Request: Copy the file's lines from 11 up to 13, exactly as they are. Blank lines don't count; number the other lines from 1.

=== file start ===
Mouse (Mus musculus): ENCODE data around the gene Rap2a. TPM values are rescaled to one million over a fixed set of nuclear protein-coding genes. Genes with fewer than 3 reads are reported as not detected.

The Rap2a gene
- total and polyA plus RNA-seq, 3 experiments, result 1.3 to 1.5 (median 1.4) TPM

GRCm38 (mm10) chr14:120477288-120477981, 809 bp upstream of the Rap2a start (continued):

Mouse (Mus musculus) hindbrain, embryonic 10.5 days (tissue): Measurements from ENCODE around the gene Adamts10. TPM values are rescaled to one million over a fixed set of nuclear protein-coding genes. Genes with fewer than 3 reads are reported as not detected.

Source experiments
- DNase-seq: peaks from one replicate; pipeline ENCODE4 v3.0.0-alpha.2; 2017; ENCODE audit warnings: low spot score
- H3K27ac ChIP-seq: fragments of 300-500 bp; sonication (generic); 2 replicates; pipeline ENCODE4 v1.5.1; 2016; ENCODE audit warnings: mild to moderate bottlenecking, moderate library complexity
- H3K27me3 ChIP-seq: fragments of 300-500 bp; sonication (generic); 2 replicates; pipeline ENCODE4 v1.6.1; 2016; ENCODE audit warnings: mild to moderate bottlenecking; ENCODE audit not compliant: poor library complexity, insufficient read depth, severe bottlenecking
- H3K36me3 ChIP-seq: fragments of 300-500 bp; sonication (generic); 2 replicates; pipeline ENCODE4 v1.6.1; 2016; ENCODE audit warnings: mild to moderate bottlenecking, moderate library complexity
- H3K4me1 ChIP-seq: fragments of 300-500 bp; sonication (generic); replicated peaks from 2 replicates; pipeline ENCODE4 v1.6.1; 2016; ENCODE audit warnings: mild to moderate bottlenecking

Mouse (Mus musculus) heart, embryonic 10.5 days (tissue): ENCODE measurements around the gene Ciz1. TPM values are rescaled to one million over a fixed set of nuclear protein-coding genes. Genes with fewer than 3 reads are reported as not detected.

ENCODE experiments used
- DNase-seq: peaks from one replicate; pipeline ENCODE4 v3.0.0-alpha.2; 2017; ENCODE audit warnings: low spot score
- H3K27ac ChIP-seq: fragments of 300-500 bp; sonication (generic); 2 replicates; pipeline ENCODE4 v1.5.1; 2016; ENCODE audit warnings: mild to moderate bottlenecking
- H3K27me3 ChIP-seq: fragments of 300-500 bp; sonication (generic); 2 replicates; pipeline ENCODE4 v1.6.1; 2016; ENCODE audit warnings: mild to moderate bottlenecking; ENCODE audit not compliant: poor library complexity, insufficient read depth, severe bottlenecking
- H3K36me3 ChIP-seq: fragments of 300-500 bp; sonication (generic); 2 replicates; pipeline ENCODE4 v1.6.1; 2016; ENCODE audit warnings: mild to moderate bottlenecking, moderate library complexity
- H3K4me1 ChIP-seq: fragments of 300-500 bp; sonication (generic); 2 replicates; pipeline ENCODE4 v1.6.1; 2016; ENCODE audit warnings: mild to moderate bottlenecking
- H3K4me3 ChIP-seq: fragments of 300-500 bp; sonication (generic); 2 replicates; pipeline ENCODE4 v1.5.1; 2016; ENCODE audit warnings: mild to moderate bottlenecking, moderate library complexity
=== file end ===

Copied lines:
- H3K4me1 ChIP-seq: fragments of 300-500 bp; sonication (generic); replicated peaks from 2 replicates; pipeline ENCODE4 v1.6.1; 2016; ENCODE audit warnings: mild to moderate bottlenecking

Mouse (Mus musculus) heart, embryonic 10.5 days (tissue): ENCODE measurements around the gene Ciz1. TPM values are rescaled to one million over a fixed set of nuclear protein-coding genes. Genes with fewer than 3 reads are reported as not detected.

ENCODE experiments used